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UAE, Dubai 2012 | REAL ESTATE & CONSTRUCTION | INTERVIEW

TBY talks to Nicholas Maclean, Managing Director of CBRE Middle East, on the state of the real estate sector in Dubai.

Nicholas Maclean
BIOGRAPHY
Nicholas Maclean joined St Quintin as a graduate in 1987, and following qualification specialized in providing real estate taxation, landlord and tenant, and valuation advice, he was appointed head of the firm’s Professional Services Department in 1995 and made partner in 1996. Following St Quintin’s merger with Insignia Richard Ellis, he became head of the Rating and Taxation Department and a member of the City Business Team Management Board. Maclean was appointed Managing Director of CBRE Middle East in 2004.

CBRE is a global leader in real estate management. What are some highlights from its experience in Dubai? What steps have you taken to attain your current position since your entry into the market?

CBRE came to the UAE in 2004 to establish businesses in Abu Dhabi and Dubai. We had for sometime been servicing the requirements of businesses based in both cities from elsewhere, and we felt the time was right to provide these professional services in the home markets of our clients. We chose the UAE because it appeared to provide the best platform for CBRE, and internationally we acted for more people from Dubai and Abu Dhabi then other cities within the region. Our revenue is now split one-third government entities, one-third local businesses, and one-third international corporates. In 2008 we saw an opportunity to create a business in Bahrain, and despite the recent difficulties in that market, our office is going from strength to strength. We are now looking for further expansion through the region as our current operations reach stability and grow naturally.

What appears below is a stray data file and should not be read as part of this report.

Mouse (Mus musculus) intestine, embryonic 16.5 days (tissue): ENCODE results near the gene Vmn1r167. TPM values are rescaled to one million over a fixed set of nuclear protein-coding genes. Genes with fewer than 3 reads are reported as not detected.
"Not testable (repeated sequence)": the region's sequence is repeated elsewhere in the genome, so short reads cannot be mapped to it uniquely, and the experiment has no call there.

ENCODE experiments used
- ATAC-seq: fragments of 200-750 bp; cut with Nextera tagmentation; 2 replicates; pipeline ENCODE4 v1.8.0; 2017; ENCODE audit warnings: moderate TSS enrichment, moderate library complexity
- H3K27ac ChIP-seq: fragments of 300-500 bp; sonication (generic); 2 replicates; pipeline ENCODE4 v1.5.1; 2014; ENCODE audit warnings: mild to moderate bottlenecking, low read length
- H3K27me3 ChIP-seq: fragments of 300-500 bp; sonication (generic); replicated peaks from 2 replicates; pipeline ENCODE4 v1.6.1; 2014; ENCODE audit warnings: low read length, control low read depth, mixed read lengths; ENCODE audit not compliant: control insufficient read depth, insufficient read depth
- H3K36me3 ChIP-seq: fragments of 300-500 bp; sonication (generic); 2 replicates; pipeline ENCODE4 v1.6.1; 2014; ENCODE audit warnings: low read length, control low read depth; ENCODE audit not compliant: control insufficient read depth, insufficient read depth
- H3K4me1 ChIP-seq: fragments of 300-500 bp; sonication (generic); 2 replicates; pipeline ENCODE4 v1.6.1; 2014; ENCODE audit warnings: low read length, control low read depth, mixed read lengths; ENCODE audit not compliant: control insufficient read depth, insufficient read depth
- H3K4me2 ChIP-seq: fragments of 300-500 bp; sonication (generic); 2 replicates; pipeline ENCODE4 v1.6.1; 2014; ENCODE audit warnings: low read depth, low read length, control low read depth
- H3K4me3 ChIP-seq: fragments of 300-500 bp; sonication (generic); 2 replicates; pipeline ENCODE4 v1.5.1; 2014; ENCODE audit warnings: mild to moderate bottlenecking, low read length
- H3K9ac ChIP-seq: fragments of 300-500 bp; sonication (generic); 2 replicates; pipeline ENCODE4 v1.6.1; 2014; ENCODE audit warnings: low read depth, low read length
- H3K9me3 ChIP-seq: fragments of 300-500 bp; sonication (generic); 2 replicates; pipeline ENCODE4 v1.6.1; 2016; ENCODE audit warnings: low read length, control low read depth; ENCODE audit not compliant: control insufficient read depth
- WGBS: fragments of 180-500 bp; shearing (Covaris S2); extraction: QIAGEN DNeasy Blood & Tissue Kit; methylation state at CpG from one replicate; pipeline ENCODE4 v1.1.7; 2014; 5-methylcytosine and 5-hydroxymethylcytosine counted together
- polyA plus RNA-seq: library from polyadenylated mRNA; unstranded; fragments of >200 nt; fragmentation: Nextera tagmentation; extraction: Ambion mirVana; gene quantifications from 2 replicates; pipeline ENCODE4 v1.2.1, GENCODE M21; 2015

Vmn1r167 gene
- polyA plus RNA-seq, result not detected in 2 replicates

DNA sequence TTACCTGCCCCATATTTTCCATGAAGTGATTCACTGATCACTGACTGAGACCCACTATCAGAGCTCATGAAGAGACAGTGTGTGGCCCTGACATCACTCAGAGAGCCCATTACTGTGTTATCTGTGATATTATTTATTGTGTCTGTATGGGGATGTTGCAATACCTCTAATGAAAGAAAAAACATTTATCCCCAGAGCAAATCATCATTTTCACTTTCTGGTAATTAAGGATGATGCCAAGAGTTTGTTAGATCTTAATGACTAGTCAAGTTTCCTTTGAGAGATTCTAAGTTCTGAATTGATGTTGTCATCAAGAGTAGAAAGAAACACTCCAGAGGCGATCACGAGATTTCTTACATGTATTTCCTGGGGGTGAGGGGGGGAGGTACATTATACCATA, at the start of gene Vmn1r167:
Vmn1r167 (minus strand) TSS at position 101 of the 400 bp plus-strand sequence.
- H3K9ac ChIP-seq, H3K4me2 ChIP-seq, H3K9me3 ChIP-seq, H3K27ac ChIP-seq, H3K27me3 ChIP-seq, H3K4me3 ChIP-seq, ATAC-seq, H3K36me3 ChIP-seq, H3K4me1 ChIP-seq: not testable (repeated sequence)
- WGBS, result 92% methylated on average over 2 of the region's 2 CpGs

Vis-à-vis other real estate companies, do you consider yourself a latecomer? If so, what strategies have you conducted to establish such a strong presence in such a short time?

Prior to establishing our initial businesses here we spent considerable time analyzing why other businesses in our industry have failed or performed badly, and we concluded that the key to our businesses being successful was a deep understanding of the way the markets worked. We consequently and immediately established a strong, market-leading research capability that continues to collect, collate, and analyze market evidence so that we have strong anecdotal records.

How does Dubai compare to other markets in the GCC?

A very important component of our global business is our relationships with corporate clients, and CBRE tries to provide the best advice in all markets into which we expand. Dubai has a big advantage over other regional competitor cities in that a significant majority of our corporate clients have their regional (MENA) headquarters located here. This stems from the outstanding infrastructure and in particular air transport and airport facilities, which are world class. On top of this, our corporate clients report that Dubai is also the easiest market in which to recruit, and so the opportunity to expand businesses is stronger here than elsewhere. For us therefore Dubai provides a level of activity that is not currently present in other cities of the GCC and also provides an example of best regional practices. I do not therefore see Dubai being usurped as our regional headquarters.

How do you evaluate the real estate sector in the post-crisis period?

Dubai and its participants in all sectors of the property market (investors, developers and occupiers) have learned an important lesson over the last three years: the market, like all other markets around the world, is cyclical. Dubai's property markets have experienced significant declines in value across all asset classes, but many landlords have adapted well to changed circumstances, and so CBRE transacted more occupier activity in 2011 than during 2007 and 2008. Changing regional circumstances have compounded Dubai's advantage, but the quantity availability of quality stock have all been contributory.

What trends do you see in the market? What changes are you expecting in the coming years?

Perhaps the most disappointing aspect of the Dubai market over the last year or so is the lack of capital transactions that have taken place at arm's length. Dubai has the current advantage of significant investment flows seeking to enter the market, but the activity that this demand should operate is being hampered by the lack of available stock. The level of liquidity in Dubai is therefore interpreted to be low. What is needed to unlock this revenue stream is willing sellers bringing appropriately priced buildings to the market. We are also seeing, for the first time in two or three years, overseas institutional funds actively researching the Dubai market as they seek to achieve better returns than in home markets.